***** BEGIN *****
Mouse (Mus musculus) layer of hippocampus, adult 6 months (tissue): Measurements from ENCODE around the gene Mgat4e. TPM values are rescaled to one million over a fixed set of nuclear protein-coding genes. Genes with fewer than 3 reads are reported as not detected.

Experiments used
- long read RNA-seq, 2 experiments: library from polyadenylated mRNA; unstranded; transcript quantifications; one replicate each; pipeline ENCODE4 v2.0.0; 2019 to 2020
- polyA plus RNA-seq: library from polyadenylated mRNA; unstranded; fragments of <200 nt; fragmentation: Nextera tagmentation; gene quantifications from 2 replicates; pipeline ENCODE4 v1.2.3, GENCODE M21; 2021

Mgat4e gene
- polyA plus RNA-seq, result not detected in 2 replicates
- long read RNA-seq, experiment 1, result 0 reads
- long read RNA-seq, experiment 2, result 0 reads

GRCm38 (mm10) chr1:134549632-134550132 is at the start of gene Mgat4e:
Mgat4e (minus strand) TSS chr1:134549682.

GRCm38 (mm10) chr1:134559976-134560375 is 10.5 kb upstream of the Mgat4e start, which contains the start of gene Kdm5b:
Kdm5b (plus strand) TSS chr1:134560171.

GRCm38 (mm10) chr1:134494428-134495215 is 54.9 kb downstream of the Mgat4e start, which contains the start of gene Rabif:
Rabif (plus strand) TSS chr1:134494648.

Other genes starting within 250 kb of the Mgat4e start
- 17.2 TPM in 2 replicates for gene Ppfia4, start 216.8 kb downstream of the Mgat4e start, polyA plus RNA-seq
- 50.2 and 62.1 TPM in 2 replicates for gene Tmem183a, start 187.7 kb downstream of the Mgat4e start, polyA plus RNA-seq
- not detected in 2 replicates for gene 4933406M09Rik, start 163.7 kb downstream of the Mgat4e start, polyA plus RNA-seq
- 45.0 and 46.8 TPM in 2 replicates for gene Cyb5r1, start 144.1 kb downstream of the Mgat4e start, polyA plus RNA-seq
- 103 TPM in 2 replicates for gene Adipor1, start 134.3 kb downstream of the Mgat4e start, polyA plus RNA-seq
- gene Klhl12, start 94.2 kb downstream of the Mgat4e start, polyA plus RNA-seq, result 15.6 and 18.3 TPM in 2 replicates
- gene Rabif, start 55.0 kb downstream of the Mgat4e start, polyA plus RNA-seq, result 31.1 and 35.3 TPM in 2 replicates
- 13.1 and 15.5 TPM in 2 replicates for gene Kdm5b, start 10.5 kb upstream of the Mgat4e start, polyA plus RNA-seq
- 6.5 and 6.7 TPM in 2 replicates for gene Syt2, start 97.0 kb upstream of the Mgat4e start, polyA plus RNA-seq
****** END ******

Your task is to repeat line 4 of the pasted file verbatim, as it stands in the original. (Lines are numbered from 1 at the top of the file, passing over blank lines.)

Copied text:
- polyA plus RNA-seq: library from polyadenylated mRNA; unstranded; fragments of <200 nt; fragmentation: Nextera tagmentation; gene quantifications from 2 replicates; pipeline ENCODE4 v1.2.3, GENCODE M21; 2021